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Obama criticizes McCain for 'naive' foreign policy

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  • Greg Cannon
    http://news.yahoo.com/s/ap/20080516/ap_on_el_pr/obama_mccain Obama criticizes McCain for naive foreign policy By MIKE GLOVER, Associated Press Writer 1 hour,
    Message 1 of 1 , May 16, 2008
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      http://news.yahoo.com/s/ap/20080516/ap_on_el_pr/obama_mccain

      Obama criticizes McCain for 'naive' foreign policy

      By MIKE GLOVER, Associated Press Writer 1 hour, 2
      minutes ago

      WATERTOWN, S.D. - Barack Obama laid into John McCain
      on Friday for advancing a tough-guy foreign policy
      that he called "naive and irresponsible," serving
      notice that he's ready to launch a full-throttle
      challenge to the Republican presidential contender on
      international relations in the general election
      campaign.

      Lumping McCain together with President Bush, Obama
      declared: "If they want a debate about protecting the
      United States of America, that's a debate I'm ready to
      win because George Bush and John McCain have a lot to
      answer for." He blamed Bush for policies that enhance
      the strength of terrorist groups such as Hamas and
      "the fact that al-Qaida's leadership is stronger than
      ever because we took our eye off the ball in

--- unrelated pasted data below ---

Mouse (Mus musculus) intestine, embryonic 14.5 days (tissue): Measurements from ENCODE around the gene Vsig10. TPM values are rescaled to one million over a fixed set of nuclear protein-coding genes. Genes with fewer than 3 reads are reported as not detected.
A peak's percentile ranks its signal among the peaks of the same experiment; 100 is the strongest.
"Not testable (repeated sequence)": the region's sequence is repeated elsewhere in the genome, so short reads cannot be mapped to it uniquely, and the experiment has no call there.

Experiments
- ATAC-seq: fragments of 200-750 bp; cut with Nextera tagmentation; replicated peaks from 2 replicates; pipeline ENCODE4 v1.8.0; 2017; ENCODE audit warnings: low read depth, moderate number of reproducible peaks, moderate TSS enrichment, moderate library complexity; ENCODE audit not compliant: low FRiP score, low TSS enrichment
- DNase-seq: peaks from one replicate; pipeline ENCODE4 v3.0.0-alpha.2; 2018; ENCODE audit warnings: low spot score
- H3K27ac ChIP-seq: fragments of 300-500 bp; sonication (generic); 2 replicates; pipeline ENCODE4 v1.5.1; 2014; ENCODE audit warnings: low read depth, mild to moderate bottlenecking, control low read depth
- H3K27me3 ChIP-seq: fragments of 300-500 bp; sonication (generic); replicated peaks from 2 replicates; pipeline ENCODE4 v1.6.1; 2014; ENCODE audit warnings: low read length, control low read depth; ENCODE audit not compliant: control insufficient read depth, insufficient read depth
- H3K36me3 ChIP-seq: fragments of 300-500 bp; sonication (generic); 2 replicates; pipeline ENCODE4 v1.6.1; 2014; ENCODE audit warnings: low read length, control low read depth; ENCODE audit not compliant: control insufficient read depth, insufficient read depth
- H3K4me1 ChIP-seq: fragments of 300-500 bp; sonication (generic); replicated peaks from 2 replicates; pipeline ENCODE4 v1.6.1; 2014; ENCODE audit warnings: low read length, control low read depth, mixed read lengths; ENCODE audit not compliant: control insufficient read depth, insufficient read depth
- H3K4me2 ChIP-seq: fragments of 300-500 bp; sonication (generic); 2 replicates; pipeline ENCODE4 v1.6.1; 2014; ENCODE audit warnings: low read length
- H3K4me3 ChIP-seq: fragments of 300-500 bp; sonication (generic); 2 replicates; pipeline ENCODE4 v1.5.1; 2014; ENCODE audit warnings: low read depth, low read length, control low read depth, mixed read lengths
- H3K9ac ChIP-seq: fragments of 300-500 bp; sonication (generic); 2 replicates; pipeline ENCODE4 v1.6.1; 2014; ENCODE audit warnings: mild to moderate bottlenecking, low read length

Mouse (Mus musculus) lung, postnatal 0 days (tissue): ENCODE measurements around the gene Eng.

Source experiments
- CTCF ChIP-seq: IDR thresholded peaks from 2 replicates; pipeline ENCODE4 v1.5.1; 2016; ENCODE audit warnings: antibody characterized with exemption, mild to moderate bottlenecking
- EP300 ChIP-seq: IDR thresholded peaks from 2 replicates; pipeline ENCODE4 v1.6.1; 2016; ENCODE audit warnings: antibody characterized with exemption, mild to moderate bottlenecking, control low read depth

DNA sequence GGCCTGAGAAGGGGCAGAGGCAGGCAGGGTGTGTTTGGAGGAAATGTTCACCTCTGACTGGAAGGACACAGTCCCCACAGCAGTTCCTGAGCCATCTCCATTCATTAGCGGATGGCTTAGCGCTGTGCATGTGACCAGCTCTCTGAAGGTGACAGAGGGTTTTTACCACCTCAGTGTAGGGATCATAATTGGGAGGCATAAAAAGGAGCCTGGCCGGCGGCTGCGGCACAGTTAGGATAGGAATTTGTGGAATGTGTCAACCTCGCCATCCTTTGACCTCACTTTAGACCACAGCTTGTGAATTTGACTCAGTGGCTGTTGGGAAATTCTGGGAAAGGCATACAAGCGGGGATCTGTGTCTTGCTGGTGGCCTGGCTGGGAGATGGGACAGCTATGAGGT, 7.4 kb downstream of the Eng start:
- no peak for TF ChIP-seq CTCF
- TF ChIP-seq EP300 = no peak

Afghanistan," among other failings.

      McCain agreed, at least, that there were huge
      differences between himself and Obama on foreign
      policy, and said he'd be happy to let the American
      people decide who was right.

      "It would be a wonderful thing if we lived in a world
      where we don't have enemies. But that's not the world
      we live in. And until Senator Obama understands that
      reality, the American people have every reason to
      doubt whether he has the strength, judgment and
      determination to keep us safe," McCain said in a
      speech to the National Rifle Association in
      Louisville, Ky.

      McCain rejected the naive comment, saying Obama should
      have known better, and added: "Talking, not even with
      soaring rhetoric, in unconditional meetings with the
      man who calls Israel 'a stinking corpse,' and arms
      terrorists who kill Americans, will not convince Iran
      to give up its nuclear program. It is reckless. It is
      reckless to suggest that unconditional neetings will
      advance our interests."

      His campaign issued a statement accusing Obama of
      making a "hysterical diatribe."

      The three-way dustup over foreign policy — Bush vs.
      Obama vs. McCain — began a day earlier, when Bush gave
      a speech to the Israeli Knesset in which he criticized
      those who believe the United States should negotiate
      with terrorists and radicals. Obama said Bush's
      criticism was directed at him, and took umbrage; the
      White House denied the president had Obama in mind;
      McCain said Obama must explain why he wants to talk
      with rogue leaders.

      Obama continued the debate on Friday at a town-hall
      meeting in a livestock barn. He said he had planned to
      focus on rural issues during his swing through South